From Reactive to Proactive: Redefining Safety Standards in the Promotional Industry (A Four-Part Series)
For example, instances with lead paint are manufacturing defects. But anytime a recall involves something like choking hazards or sharp points—it’s a design flaw. Whether the mistake occurred in the Chinese factory or in the boardroom where the design was finalized, one fact must hold true: A company must accept accountability for the products it puts on the shelves.
“Product recalls have happened across a vast number of industries for a good number of decades, regardless of their manufacturing origin,” noted David Alexander, president of BaySource Global—a sourcing company that partners with American companies to facilitate day-to-day business dealings in Asia. He added, “Any company marketing and selling a product to the U.S. consumer is ultimately responsible for the safety and performance of that product.”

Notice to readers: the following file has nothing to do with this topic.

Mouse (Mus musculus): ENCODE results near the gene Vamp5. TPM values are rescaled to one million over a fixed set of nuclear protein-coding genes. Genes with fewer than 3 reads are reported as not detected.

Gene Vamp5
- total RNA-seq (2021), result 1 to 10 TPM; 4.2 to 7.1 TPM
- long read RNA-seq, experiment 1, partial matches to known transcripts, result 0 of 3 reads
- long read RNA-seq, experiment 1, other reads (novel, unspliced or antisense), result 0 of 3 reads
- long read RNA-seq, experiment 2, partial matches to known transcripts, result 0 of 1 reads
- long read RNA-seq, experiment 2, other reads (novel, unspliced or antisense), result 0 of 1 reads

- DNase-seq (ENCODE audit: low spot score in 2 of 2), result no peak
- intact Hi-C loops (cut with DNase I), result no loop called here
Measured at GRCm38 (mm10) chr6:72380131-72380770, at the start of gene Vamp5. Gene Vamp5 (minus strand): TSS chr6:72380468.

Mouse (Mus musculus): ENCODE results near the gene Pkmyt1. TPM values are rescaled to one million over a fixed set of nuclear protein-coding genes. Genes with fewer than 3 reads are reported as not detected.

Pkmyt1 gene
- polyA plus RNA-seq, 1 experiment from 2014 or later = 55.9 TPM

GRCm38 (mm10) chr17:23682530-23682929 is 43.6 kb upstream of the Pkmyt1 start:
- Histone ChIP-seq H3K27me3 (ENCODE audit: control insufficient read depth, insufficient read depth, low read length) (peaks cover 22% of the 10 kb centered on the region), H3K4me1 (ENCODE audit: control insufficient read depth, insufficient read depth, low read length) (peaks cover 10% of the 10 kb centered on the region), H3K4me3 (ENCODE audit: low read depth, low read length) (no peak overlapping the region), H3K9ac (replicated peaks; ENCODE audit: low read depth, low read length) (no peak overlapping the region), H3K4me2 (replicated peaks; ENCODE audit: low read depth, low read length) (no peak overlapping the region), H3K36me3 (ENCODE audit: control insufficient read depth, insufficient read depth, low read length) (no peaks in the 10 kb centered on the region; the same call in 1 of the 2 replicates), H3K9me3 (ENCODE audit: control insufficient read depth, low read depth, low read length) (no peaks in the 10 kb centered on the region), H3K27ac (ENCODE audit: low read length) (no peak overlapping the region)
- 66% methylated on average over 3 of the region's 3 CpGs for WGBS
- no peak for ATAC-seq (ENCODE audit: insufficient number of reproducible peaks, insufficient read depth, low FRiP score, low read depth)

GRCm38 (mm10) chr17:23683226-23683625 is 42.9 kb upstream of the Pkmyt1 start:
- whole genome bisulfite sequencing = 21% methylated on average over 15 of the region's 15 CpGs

Cause and Effect Patterns
But why has China become the scapegoat? Mel Ellis, president of Humphrey Line, suggested it’s because, in general, trade with China just isn’t fair trade. And the reasons that send American companies overseas—cheap labor, low overhead—are the very same ones that lead to product defects. “There is no effective OSHA in China, and they recently executed the head of their FDA. They can use child labor … their wages are very low,” he added. Not to mention, Ellis said, “We know that our intellectual property rights are not respected in China.”
To wit, most Chinese factories are far from centrally located. According to Don DePalma, president and chief research officer at Common Sense Advisory, a research and consulting firm based in Lowell, Mass. that aims to increase the quality of international business, “The reality probably is, the factories that you’re operating in are not in the first-tier cities … but are probably in the third- and fourth-tier cities where labor is cheaper. And those are places where ‘you can’t get there from here.’”